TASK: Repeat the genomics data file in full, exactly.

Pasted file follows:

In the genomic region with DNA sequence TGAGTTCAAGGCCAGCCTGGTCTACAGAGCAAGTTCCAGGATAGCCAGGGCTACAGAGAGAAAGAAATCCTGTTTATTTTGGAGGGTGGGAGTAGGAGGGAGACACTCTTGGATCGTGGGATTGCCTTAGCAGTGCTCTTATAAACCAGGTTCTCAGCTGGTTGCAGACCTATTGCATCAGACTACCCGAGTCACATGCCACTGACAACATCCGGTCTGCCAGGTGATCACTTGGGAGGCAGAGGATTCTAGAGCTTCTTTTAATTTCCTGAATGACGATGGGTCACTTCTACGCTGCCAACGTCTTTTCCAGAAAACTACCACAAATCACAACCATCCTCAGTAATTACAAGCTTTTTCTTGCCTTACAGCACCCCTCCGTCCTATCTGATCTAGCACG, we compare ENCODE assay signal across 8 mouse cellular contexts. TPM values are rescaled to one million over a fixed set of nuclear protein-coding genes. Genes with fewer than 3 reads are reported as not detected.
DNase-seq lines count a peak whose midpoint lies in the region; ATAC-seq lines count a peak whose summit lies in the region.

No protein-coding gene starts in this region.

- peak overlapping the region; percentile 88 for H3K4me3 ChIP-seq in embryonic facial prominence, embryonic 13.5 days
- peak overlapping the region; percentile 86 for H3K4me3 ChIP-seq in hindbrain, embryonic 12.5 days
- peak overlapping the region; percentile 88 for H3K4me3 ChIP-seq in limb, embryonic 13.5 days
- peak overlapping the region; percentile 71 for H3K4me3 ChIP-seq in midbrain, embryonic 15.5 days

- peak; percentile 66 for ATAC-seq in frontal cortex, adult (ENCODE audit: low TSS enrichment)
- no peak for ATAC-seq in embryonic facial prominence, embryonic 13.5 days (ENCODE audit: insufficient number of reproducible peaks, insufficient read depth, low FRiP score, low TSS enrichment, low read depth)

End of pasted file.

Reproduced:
In the genomic region with DNA sequence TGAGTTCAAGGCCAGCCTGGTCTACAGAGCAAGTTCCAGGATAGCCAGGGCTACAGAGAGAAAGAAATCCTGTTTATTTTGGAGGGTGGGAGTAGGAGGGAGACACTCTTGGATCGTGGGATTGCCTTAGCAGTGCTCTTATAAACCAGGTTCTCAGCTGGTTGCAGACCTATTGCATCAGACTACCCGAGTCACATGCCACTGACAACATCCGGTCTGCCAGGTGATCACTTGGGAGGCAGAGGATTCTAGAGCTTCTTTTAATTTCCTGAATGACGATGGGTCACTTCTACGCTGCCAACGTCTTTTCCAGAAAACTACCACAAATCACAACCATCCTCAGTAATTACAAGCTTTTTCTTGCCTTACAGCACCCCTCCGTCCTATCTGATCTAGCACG, we compare ENCODE assay signal across 8 mouse cellular contexts. TPM values are rescaled to one million over a fixed set of nuclear protein-coding genes. Genes with fewer than 3 reads are reported as not detected.
DNase-seq lines count a peak whose midpoint lies in the region; ATAC-seq lines count a peak whose summit lies in the region.

No protein-coding gene starts in this region.

- peak overlapping the region; percentile 88 for H3K4me3 ChIP-seq in embryonic facial prominence, embryonic 13.5 days
- peak overlapping the region; percentile 86 for H3K4me3 ChIP-seq in hindbrain, embryonic 12.5 days
- peak overlapping the region; percentile 88 for H3K4me3 ChIP-seq in limb, embryonic 13.5 days
- peak overlapping the region; percentile 71 for H3K4me3 ChIP-seq in midbrain, embryonic 15.5 days

- peak; percentile 66 for ATAC-seq in frontal cortex, adult (ENCODE audit: low TSS enrichment)
- no peak for ATAC-seq in embryonic facial prominence, embryonic 13.5 days (ENCODE audit: insufficient number of reproducible peaks, insufficient read depth, low FRiP score, low TSS enrichment, low read depth)